Australian cuisine

Australian cuisine is the food and cooking practices of Australia and its inhabitants. As a modern nation of large-scale immigration, Australia has absorbed culinary contributions and adaptations from various cultures around the world, including British, European, Asian and Middle Eastern.

A typical Australian meat pie with tomato sauce

Indigenous Australians have occupied Australia for some 65,000 years, during which they developed a unique hunter-gatherer diet, known as bush tucker, drawn from regional Australian plants and animals. Australia became a collection of British colonies from 1788 to 1900, during which time culinary tastes were strongly influenced by British and Irish migrants, with agricultural products such as beef cattle, sheep and wheat becoming staples in the local diet. The Australian gold rushes introduced more varied immigrants and cuisines, mainly Chinese, whilst post-war immigration programs led to a large-scale diversification of local food, particularly under the influence of migrants from the Mediterranean, East Asia and South Asia.[1]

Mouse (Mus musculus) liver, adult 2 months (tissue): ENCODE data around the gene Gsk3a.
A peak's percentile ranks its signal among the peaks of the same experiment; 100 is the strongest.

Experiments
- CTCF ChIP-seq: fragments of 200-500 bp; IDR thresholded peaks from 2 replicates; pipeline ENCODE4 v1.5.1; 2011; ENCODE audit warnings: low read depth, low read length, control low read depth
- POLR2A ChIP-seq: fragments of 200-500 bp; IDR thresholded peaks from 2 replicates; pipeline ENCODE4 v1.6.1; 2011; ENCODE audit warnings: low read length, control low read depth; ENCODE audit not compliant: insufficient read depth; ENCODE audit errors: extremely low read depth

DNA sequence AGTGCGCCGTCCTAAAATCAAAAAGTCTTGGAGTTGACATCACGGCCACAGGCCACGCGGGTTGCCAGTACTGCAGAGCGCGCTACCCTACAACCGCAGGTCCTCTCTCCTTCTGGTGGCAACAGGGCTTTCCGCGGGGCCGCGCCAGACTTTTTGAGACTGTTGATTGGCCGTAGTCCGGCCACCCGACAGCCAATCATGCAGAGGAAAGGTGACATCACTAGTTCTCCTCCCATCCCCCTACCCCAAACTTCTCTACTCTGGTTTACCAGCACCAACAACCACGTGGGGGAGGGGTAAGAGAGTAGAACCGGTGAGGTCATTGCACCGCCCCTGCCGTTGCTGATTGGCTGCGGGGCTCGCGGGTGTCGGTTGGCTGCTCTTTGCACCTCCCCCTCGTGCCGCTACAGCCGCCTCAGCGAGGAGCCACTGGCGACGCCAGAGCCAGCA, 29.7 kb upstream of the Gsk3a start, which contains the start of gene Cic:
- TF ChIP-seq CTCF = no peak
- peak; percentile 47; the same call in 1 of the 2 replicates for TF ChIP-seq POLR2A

Australian cuisine in the 21st century reflects the influence of globalisation, with many fast-food restaurants and international trends becoming influential. Organic and biodynamic foods have also become widely available alongside a revival of interest in bush tucker.[2] Australia exports many agricultural products, including cattle, sheep, poultry, milk, vegetables, fruit, nuts, wheat, barley and canola.[3] Australia also produces wine, beer and soft drinks.

While fast food chains are abundant, Australia's metropolitan areas have restaurants that offer both local and international foods. Restaurants which include contemporary adaptations, interpretations or fusions of exotic influences are frequently termed Modern Australian.[4]